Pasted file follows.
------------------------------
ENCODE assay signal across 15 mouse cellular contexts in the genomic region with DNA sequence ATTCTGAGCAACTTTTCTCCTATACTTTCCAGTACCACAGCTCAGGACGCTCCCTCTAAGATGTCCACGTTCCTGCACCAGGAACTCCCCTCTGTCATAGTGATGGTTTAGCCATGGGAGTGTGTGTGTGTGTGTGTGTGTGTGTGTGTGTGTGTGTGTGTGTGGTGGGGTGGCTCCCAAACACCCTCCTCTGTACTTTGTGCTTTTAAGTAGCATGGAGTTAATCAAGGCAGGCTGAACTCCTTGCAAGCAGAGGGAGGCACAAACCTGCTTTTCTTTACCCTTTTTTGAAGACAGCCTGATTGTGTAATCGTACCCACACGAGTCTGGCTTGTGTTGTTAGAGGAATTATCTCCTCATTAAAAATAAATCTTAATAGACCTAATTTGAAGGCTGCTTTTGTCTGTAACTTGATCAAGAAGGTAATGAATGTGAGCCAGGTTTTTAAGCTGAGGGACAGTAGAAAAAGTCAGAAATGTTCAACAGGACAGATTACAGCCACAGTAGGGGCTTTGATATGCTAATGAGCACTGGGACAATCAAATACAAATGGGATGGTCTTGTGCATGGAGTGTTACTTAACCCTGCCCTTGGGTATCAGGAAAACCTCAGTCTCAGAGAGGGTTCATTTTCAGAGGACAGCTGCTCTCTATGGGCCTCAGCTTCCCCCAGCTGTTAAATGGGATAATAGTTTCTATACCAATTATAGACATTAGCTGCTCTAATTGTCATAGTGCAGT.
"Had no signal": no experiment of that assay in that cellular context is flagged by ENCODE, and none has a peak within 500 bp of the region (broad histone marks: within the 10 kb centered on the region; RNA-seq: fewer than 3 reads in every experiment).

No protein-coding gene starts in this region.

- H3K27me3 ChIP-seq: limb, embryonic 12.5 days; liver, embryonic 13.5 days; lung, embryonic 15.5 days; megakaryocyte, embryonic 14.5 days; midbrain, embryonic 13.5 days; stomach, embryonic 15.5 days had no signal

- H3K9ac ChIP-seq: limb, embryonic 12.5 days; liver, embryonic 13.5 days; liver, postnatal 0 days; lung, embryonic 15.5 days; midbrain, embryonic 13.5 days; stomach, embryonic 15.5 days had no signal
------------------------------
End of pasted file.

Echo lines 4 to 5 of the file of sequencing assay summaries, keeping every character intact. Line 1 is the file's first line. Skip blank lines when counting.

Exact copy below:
- H3K27me3 ChIP-seq: limb, embryonic 12.5 days; liver, embryonic 13.5 days; lung, embryonic 15.5 days; megakaryocyte, embryonic 14.5 days; midbrain, embryonic 13.5 days; stomach, embryonic 15.5 days had no signal

- H3K9ac ChIP-seq: limb, embryonic 12.5 days; liver, embryonic 13.5 days; liver, postnatal 0 days; lung, embryonic 15.5 days; midbrain, embryonic 13.5 days; stomach, embryonic 15.5 days had no signal